New Jersey just became the fifth state to add a minimum wage in its constitution

November 5, 2013

A man in neighboring New York protests for a minimum wage hike there. (Mike Segar/Reuters.)

Well, it’s official, the state that easily reelected the man who could well become the next Republican presidential nominee has also enshrined minimum wage increases in its constitution.

The Associated Press called it early for the measure—as of when this was written, it had 60.3 percent of the vote with just under two thirds of precincts reporting. But it doesn’t come as much of a surprise. One late-September poll showed support at 76 percent with opposition at just 22 percent. Another showed a margin just as large.

The now-approved constitutional amendment raises the state minimum wage from the federally mandated $7.25 to $8.25 and sets it to increase automatically with inflation. It is the fifth state to add a minimum wage to its constitution and the 11th to implement automatic hikes, according to data maintained by the National Conference of State Legislatures.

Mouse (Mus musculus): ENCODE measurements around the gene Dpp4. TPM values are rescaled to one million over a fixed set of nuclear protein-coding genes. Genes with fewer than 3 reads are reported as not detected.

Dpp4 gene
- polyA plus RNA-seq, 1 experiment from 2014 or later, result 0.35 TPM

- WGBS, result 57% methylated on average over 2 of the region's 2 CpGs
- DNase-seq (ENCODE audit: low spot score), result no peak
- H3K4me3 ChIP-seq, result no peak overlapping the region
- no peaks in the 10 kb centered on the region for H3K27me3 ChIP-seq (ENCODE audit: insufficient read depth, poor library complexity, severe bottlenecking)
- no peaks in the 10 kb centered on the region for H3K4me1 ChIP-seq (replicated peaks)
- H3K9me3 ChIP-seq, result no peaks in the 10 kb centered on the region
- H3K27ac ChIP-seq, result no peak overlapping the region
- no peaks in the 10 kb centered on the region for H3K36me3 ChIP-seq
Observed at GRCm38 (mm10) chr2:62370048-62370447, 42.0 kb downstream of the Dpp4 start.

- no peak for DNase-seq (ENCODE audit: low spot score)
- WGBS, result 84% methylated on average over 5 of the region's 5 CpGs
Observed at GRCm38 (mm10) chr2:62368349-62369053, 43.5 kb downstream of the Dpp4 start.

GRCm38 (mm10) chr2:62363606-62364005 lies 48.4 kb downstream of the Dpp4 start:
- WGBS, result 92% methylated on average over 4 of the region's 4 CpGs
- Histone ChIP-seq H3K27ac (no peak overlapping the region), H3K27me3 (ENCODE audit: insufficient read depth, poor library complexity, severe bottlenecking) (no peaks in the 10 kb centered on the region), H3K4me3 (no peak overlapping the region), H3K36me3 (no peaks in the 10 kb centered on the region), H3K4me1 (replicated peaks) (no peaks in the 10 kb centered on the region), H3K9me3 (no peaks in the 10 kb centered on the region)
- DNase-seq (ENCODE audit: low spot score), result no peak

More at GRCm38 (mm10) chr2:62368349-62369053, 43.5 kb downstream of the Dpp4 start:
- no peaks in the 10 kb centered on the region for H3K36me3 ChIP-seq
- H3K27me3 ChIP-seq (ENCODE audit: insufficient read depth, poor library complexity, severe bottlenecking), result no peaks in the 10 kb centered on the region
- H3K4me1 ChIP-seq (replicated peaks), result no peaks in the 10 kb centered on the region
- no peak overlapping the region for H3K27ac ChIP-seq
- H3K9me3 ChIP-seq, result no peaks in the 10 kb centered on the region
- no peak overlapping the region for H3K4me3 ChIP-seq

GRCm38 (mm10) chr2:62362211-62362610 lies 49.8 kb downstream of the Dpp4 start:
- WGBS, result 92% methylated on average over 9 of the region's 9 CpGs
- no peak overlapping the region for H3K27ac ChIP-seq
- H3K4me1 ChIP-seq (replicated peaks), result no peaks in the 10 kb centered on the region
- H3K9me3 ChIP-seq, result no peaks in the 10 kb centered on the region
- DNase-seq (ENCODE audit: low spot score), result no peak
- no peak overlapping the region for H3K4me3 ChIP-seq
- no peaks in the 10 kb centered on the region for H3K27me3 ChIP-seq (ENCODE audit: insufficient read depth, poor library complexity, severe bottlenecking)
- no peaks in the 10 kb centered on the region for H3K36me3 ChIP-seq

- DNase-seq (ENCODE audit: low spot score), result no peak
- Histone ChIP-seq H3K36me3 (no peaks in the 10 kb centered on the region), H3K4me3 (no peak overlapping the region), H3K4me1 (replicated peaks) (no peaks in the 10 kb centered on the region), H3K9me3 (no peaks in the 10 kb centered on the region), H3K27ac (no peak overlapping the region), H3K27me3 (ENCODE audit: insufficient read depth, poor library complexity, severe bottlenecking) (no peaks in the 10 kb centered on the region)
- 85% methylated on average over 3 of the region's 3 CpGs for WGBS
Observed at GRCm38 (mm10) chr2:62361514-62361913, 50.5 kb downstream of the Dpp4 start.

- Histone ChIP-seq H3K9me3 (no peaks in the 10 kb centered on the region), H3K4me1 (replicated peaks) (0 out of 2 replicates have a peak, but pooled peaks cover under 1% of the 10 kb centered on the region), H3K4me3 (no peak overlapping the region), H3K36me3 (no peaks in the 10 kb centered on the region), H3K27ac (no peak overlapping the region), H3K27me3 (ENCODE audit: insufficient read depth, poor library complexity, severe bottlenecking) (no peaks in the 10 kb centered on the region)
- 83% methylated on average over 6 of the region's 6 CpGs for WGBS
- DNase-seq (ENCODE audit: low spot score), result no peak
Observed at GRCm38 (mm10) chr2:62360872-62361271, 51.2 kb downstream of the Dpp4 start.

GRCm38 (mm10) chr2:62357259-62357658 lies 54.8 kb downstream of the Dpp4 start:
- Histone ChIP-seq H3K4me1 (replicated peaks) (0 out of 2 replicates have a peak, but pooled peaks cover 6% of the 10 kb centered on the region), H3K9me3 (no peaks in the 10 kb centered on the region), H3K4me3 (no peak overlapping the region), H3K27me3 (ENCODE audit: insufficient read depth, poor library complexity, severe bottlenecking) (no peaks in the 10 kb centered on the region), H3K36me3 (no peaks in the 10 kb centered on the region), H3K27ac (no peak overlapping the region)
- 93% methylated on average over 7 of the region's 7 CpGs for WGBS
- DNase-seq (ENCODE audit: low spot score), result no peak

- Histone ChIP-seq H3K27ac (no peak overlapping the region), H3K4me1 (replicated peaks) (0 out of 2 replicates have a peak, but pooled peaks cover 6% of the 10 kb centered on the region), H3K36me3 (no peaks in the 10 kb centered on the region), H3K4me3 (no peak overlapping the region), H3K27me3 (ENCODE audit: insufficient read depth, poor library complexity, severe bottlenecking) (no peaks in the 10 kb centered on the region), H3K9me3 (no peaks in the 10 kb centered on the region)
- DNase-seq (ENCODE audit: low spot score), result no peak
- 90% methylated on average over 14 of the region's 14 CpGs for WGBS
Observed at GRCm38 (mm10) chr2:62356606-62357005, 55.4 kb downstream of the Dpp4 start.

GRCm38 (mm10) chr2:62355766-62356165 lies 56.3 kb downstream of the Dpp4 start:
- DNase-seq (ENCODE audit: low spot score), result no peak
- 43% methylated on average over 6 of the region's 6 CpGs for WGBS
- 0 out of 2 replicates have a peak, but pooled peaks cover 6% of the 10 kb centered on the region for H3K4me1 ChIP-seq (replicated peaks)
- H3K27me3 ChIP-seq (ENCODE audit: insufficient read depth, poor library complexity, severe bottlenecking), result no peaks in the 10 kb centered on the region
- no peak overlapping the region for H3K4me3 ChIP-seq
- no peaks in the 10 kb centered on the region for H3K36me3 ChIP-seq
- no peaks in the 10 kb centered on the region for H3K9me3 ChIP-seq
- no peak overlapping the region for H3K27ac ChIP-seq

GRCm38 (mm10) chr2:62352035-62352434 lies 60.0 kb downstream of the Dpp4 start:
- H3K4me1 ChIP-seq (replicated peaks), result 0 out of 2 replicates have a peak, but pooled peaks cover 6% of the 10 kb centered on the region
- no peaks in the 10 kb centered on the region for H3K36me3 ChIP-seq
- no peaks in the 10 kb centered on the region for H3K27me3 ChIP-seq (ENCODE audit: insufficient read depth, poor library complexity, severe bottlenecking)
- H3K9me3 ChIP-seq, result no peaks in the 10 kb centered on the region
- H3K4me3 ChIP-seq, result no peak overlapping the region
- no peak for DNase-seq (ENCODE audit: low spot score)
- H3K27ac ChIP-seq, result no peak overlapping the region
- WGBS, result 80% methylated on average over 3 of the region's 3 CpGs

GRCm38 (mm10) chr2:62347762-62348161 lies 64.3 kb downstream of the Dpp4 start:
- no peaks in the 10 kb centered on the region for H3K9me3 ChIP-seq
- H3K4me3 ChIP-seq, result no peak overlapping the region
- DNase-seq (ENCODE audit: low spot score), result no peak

While voters overwhelmingly reelected Gov. Chris Christie (R), the vote on the constitutional amendment is a repudiation of one of his policy stances. Earlier this year, Christie vetoed a bill to raise the minimum wage to $8.50, with automatic adjustments tied to inflation increases. That bill, he said, was bad for the economy. Instead, he offered to raise in the minimum wage to $8.25 over three years and increase the earned income tax credit. The Democrat-led state legislature turned him down and instead voted to place the measure on the ballot.

The other four states with constitutional provisions on the minimum wage—all of which include automatic increases—are Florida, Colorado, Nevada and Ohio, according to the NCSL. In Florida and Nevada, it was added in 2004, while Ohio and Colorado added it in 2006. Arizona, Missouri, Montana, Oregon, Vermont, and Washington have non-constitutional provisions to automatically increase the minimum wage.

Niraj Chokshi reports for GovBeat, The Post's state and local policy blog.
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